Today we are given quite convicting readings. I ask each of you to take a moment to pray, and allow the Holy Spirit to touch and convict your heart during this homily and Mass.
In our Gospel Jesus gives us a story of a rich man who dressed in fine and expensive clothes, who dined sumptuously every day. A man who had everything he wanted and was enjoying his life doing whatever he wanted to do. At his doorstep was a poor man, named Lazarus, a man who was covered with sores and didn’t have anything to eat. The rich man didn’t even open his front door and give Lazarus anything, not even scraps of food. The rich man who was living for himself and only looking out for his own desires, probably stepped over Lazarus every day without a second thought.
But the message of this story is not just that we should give of ourselves for the good and care of others, especially the poor.; but the message I want to focus on is the rest of the Gospel story, what happens to Lazarus and the rich man.
The story goes on to say that when Lazarus died, we can assume from natural causes, he went to “the bosom of Abraham”. Remember that Abraham is the Father of Faith, who dwells with God. So to say that Lazarus is in the bosom, means that he is close to the heart of Abraham, is making the point that Lazarus while he suffered greatly on the earth, he is now experiencing the comfort and joy of God in Heaven. On the other hand, when the rich man died, (for the sake of this homily- think that he got into an accident and it was a sudden death), when the rich man died he went to the place of torment. Most of the Early Church Father’s understand that this place of torment is eternal separation from God, or Hell. After all, this Gospel says that there is a great chasm which prevents someone to go from one place to the other, so the rich man cannot go to where Lazarus is.
The rich man in the place of torment, recognized Lazarus, and asked that he cool his tongue with water, but is basically told that he got his reward in his lifetime, whereas now Lazarus is comforted while he is in torment. The rich man recognizing that the way he lived his life deserved eternal separation from God and those God loves, including the poor, wanted Lazarus to warn his brothers about how they were living. But Abraham told the rich man, “they have Moses and the prophets, but if they won’t listen to them, neither will they be persuaded if someone should rise from the dead”.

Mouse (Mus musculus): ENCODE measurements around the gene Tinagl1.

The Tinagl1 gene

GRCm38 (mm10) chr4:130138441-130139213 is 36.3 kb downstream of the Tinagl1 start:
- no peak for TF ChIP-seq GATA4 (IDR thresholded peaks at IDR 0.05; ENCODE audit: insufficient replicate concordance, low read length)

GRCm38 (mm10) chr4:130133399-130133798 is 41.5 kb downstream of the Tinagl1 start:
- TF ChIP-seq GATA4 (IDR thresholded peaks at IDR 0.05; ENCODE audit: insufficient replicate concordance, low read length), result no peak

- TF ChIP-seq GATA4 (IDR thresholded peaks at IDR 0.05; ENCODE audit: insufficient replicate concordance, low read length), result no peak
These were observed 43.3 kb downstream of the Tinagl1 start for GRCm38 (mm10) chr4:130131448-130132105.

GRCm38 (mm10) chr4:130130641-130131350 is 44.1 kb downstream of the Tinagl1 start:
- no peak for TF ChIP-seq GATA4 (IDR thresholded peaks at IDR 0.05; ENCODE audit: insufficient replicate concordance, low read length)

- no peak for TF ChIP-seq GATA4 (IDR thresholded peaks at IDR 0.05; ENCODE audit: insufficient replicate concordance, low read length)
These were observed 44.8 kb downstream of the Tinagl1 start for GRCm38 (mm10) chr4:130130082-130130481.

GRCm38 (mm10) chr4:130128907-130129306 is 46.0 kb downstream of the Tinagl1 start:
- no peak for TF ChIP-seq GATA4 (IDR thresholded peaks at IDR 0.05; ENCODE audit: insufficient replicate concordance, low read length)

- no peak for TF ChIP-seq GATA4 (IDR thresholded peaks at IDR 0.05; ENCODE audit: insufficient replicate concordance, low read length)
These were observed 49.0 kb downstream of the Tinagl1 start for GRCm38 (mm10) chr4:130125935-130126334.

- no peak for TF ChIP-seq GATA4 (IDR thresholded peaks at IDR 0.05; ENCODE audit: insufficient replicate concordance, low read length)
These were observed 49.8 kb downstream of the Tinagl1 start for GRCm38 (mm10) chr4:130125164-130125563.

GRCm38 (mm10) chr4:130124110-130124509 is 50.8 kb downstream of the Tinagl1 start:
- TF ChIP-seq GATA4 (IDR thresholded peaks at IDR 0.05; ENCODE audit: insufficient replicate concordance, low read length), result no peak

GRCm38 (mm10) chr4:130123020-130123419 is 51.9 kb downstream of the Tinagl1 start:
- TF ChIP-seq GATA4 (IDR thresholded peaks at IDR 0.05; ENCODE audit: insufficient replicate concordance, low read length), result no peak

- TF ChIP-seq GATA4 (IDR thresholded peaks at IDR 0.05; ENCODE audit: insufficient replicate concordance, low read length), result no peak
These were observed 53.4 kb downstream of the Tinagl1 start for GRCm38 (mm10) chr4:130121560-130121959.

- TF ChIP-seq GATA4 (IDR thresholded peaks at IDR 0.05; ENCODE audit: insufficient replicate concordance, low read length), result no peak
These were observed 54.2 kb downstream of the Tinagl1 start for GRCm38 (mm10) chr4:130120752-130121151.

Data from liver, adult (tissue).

So now, I invite you all again to ask the Holy Spirit to help to open your heart and relate the Gospel story to your life.
Can you sense the utter sadness and finality in the rich man’s realization when he’s in Hell, that there is a chasm that cannot be crossed. Recognizing that his living for himself on this earth warranted eternal separation from God, and now that he is dead there is nothing he can do about it. Do you think what happened to the rich man is harsh, that he wasn’t given a second chance? Do you wish you would have a second chance? Well, what if God would say I gave him a chance every day, but he chose to live only for himself and his own desires and stepped over Lazarus every day. Perhaps the poor are placed in our lives to remind us, to show to us how we are living for ourselves and our good, and not looking out for the need of our brothers and sisters.
Are you separated from God or from someone whom you should love? Is there division between you and another? God doesn’t want the separation but wants you to be reconciled. Whether you are at fault, or if the other is, pray and ask how to work toward reconciliation. Let this be your warning, your call to action.
Can you hear the rich man saying to himself: ‘I wish I would have known. I wish I would have known the finality, I wish I would have known the consequences of my actions. If I would have known, then I would have changed. Well my brothers and sisters, consider this homily your warning! For we do have Moses and the prophets, we have the scriptures which tell us the consequences! Do you read and know the Scriptures for yourself?
Take our 1st reading for example: Amos says, Woe to the complacent! Are you, am I complacent? I think complacency is the greatest sins of our time. Complacency is the attitude: ‘well I’m good enough to get to Heaven. The attitude, I believe in God, I’ll be OK. Listen to these convicting Scriptures: “You shall love the Lord your God with all your heart, with all your soul, with all your strength”. If we really believed that was the standard of faith, the standard of heaven, then we would not be complacent. Or what about: “Those who call out ‘Lord, Lord’ will not enter the Kingdom of Heaven, but only those who do the will of my Father”. Jesus is saying that just saying we believe in God is not enough, but we must also then seek to do the will of God in every area of our lives. Finally, what about this other convicting verse from God in Revelation, “I know your works; I know that you are neither hot nor cold, but you are lukewarm, and because you are lukewarm I will spit you out of my mouth”. Are you lukewarm in your faith? Are you complacent? Consider this your warning! Will you act now? The rich man ran out of time, don’t do the same, don’t assume you’ll have the time later to really give yourself to God. Ask our Lord to show you how you are not loving or living for Him. Ask Him to show you what now in your life is preventing you from being ready to receive the fullness of Heaven, and act upon it now. Our 2nd reading exhorts us, “But you, pursue righteousness, pursue devotion and faith, love, patience, and gentleness. Compete well for the faith. Lay hold of eternal life to which you are called…keep the commandment without stain or reproach”. May each of us pursue the Lord with all of our heart. May we compete well for the faith, and may we strive to be without stain or reproach”.